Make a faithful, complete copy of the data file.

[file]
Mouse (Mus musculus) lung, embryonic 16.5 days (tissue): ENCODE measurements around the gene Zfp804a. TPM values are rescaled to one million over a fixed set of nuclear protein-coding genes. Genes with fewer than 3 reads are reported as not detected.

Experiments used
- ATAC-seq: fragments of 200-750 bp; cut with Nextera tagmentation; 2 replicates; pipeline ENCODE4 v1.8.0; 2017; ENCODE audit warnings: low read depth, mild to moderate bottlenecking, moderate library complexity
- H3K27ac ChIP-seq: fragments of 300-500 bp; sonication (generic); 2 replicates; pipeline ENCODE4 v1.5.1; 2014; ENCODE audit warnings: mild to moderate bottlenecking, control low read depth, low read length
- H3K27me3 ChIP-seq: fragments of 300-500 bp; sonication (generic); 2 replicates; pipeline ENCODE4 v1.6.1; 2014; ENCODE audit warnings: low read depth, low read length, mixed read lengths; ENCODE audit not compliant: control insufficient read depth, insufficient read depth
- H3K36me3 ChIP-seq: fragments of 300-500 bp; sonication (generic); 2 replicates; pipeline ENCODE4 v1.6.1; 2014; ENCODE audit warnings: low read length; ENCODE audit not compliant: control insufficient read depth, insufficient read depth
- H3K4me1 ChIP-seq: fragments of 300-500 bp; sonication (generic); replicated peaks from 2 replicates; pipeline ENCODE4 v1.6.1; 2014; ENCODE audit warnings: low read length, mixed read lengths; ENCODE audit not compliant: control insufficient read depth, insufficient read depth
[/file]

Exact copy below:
Mouse (Mus musculus) lung, embryonic 16.5 days (tissue): ENCODE measurements around the gene Zfp804a. TPM values are rescaled to one million over a fixed set of nuclear protein-coding genes. Genes with fewer than 3 reads are reported as not detected.

Experiments used
- ATAC-seq: fragments of 200-750 bp; cut with Nextera tagmentation; 2 replicates; pipeline ENCODE4 v1.8.0; 2017; ENCODE audit warnings: low read depth, mild to moderate bottlenecking, moderate library complexity
- H3K27ac ChIP-seq: fragments of 300-500 bp; sonication (generic); 2 replicates; pipeline ENCODE4 v1.5.1; 2014; ENCODE audit warnings: mild to moderate bottlenecking, control low read depth, low read length
- H3K27me3 ChIP-seq: fragments of 300-500 bp; sonication (generic); 2 replicates; pipeline ENCODE4 v1.6.1; 2014; ENCODE audit warnings: low read depth, low read length, mixed read lengths; ENCODE audit not compliant: control insufficient read depth, insufficient read depth
- H3K36me3 ChIP-seq: fragments of 300-500 bp; sonication (generic); 2 replicates; pipeline ENCODE4 v1.6.1; 2014; ENCODE audit warnings: low read length; ENCODE audit not compliant: control insufficient read depth, insufficient read depth
- H3K4me1 ChIP-seq: fragments of 300-500 bp; sonication (generic); replicated peaks from 2 replicates; pipeline ENCODE4 v1.6.1; 2014; ENCODE audit warnings: low read length, mixed read lengths; ENCODE audit not compliant: control insufficient read depth, insufficient read depth